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Commercial Division Blog

Current Developments in the Commercial Divisions of the
New York State Courts
Posted: July 30, 2016

Continuous Representation Doctrine Saves Claims Against Auditor from Dismissal

On July 25, 2016, Justice Ritholtz of the Queens County Commercial Division issued a decision in Jefferson Apartments, Inc. v. Mauceri, 2016 NY Slip Op. 26230, applying the continuous representation doctrine to preserve some claims against an auditor.

As Justice Ritholtz explained in the opening of his opinion,

The “continuous treatment” doctrine originated in medical malpractice cases to toll the running of the statute of limitations. This judicial exception was first encountered in 1902 in Gillette v. Tucker, 65 N.E. 865 (Ohio 1902). The Gillette court held that using the surgery date as the starting point for calculating the statute of limitations would improperly burden the victim by forcing her to sue the surgeon while her treatment continued or forego her cause of action. Id. at 871. Over 100 years later, the “continuous treatment” doctrine, adopted by the New York courts, has evolved to cover not only medical malpractice, but, under the name of the “continuous representation” doctrine, has been extended to other professions and occupations, such as accountants.

Proper analysis and application of the “continuous representation” doctrine tend to produce just results, as opposed to mindless invocation of a limitations defense. The instant motion deals, inter alia, with the application of the “continuous representation” doctrine as it relates to the tolling of the statute of limitations in an action alleging accountant or auditor malpractice.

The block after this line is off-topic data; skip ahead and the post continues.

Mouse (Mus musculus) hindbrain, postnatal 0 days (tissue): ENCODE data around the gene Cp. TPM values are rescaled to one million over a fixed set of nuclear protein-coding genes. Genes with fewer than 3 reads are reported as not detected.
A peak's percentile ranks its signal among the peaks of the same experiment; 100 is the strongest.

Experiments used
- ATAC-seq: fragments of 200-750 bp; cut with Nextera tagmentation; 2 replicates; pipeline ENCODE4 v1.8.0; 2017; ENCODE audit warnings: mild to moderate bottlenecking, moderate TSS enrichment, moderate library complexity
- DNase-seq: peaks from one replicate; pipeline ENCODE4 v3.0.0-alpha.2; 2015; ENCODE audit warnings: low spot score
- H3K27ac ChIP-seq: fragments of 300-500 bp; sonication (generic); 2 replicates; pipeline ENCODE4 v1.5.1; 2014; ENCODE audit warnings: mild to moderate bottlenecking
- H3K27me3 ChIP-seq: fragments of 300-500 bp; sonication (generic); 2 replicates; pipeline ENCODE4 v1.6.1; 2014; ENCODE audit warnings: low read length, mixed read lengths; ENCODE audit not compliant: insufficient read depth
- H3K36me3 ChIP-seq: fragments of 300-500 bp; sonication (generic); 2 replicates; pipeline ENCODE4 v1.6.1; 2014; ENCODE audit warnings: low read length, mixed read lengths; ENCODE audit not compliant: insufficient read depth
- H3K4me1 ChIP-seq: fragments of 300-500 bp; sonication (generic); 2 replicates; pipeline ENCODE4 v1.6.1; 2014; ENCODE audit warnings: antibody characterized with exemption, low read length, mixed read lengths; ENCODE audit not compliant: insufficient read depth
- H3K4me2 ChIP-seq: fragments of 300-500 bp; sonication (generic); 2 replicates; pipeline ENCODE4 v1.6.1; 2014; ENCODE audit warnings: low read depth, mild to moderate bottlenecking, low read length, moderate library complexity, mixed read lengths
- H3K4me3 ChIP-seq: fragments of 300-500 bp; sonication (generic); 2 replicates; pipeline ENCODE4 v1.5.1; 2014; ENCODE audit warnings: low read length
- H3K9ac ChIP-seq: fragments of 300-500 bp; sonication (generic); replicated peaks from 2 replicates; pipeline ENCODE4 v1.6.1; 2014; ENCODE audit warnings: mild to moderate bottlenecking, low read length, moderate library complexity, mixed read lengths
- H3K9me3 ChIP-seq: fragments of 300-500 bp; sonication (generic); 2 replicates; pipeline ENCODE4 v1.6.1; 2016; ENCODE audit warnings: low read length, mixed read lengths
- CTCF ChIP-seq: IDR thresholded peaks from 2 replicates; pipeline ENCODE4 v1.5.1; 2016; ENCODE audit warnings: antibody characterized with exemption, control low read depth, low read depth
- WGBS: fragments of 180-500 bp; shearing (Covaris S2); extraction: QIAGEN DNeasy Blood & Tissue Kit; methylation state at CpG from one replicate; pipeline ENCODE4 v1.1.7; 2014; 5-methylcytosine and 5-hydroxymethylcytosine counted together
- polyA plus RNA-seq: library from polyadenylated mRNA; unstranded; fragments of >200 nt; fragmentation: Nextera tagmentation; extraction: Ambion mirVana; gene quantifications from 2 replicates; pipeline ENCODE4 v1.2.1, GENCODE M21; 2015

In Jefferson Apartments, the plaintiff asserted claims relating to “the alleged mismanagement of and unauthorized withdrawal of plaintiff’s funds by defendants.” Among the grounds on which defendants moved to dismiss was that the plaintiff’s claims were time-barred. The court granted the motion only in part, explaining:

The continuous representation doctrine tolls the running of the statute of limitations on a claim arising from the rendition of professional services only so long as the defendant continues to advise the client in connection with the particular transaction which is the subject of the action and not merely during the continuation of a general professional relationship. Thus, unless services relating to the particular transaction sued upon were rendered within the limitation period, even the defendant’s general and unfettered control of the plaintiff’s financial, tax and investment affairs is insufficient to sustain the timeliness of the action. Stated otherwise, where a professional advises a client in a series of discrete and severable transactions, the performance of services in each successive transaction does not serve to toll the running of the statute of limitations on any claim arising from the prior transaction.